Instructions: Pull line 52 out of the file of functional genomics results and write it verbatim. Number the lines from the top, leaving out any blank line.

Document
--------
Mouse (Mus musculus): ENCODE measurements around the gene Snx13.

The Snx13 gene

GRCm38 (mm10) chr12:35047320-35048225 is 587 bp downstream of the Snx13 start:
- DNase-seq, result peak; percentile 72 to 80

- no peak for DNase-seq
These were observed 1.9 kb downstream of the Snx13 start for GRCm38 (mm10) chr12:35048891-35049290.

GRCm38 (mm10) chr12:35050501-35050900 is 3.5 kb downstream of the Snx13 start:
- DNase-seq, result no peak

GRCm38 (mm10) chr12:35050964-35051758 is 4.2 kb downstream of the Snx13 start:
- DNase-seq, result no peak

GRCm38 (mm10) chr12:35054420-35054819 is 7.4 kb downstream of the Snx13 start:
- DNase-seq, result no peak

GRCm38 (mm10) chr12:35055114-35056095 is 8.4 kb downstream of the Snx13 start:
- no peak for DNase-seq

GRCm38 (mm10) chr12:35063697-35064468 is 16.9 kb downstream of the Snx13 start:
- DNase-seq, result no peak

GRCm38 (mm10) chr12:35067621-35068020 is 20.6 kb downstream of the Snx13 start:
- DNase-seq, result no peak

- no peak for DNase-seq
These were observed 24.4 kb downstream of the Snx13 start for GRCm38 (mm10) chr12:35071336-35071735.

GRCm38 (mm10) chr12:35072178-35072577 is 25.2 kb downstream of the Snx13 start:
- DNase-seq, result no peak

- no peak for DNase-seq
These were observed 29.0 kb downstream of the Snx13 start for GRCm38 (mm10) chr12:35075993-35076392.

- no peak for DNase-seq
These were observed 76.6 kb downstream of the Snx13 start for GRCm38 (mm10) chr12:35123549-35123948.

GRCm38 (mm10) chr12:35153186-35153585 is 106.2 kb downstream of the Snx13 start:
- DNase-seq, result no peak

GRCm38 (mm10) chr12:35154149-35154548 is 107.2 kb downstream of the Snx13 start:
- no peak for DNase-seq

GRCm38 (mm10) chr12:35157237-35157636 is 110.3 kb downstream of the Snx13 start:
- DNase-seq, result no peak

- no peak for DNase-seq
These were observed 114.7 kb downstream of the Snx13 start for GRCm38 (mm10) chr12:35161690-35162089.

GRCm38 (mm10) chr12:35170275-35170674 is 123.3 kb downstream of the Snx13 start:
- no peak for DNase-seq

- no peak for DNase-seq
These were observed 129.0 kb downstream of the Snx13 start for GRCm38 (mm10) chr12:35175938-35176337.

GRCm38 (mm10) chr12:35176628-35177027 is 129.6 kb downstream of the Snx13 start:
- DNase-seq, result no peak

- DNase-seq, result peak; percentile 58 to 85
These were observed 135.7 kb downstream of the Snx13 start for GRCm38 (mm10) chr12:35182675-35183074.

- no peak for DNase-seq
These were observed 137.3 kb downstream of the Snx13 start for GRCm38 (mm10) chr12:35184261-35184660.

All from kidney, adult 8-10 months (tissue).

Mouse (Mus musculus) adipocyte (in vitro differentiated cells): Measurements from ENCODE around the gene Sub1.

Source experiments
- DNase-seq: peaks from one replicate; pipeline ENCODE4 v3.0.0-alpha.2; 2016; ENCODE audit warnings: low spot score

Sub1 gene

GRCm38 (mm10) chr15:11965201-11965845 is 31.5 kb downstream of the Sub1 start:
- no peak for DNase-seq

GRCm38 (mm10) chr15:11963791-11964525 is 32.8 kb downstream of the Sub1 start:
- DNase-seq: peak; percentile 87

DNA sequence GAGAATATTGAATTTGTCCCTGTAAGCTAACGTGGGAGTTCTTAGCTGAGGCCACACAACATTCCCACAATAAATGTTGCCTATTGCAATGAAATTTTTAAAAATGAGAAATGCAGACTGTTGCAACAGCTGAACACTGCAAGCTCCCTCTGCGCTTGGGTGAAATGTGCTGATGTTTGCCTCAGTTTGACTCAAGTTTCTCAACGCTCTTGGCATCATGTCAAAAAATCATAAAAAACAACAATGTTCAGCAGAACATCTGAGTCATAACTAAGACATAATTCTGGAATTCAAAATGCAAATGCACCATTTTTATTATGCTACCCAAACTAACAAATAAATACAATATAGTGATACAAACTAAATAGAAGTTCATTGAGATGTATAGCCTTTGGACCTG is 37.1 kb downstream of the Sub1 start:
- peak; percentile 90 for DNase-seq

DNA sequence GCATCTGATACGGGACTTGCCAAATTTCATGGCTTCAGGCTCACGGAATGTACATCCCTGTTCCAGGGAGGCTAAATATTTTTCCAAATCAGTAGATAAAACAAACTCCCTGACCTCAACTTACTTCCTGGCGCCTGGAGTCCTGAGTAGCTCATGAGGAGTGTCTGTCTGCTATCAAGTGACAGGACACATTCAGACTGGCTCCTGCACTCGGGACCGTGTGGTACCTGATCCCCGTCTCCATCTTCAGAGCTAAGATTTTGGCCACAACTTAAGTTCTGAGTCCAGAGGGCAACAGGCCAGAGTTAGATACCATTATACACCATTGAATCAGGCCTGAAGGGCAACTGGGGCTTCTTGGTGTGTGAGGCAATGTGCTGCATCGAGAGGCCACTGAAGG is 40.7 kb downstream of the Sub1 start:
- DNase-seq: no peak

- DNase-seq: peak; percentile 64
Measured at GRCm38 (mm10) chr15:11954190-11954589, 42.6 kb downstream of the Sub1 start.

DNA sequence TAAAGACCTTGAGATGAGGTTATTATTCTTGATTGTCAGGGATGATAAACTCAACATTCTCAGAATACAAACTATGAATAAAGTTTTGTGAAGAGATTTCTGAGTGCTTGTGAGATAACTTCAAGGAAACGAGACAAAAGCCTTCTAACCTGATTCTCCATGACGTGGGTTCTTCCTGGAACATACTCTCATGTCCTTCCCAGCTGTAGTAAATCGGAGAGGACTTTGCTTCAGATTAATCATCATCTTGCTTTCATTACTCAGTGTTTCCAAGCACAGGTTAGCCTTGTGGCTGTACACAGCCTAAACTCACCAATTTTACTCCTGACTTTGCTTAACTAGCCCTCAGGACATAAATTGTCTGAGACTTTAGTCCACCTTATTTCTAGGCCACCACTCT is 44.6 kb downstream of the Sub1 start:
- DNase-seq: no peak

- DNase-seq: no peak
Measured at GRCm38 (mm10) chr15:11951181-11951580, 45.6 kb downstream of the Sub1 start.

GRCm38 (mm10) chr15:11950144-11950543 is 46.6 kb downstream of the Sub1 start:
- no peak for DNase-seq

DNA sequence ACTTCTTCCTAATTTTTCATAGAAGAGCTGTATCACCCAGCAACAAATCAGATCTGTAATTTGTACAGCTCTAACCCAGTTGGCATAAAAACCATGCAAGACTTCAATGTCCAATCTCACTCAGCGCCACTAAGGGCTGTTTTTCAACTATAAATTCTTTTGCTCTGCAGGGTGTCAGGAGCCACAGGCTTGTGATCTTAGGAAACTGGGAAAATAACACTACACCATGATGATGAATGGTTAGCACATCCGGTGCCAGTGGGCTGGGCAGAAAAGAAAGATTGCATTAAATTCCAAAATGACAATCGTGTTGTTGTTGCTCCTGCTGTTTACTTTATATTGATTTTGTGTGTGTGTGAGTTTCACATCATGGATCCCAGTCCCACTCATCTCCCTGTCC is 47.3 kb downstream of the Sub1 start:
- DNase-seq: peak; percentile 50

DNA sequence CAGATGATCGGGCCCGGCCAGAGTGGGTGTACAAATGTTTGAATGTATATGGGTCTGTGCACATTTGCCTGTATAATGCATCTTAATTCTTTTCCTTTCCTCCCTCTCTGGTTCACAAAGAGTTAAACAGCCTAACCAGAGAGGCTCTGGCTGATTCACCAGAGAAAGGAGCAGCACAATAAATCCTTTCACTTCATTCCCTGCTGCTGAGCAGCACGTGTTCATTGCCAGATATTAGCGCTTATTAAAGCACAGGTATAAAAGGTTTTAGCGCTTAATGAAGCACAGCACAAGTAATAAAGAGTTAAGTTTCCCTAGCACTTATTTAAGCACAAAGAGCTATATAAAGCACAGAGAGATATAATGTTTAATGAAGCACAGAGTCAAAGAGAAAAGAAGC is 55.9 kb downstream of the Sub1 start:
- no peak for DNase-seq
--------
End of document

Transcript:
GRCm38 (mm10) chr15:11963791-11964525 is 32.8 kb downstream of the Sub1 start: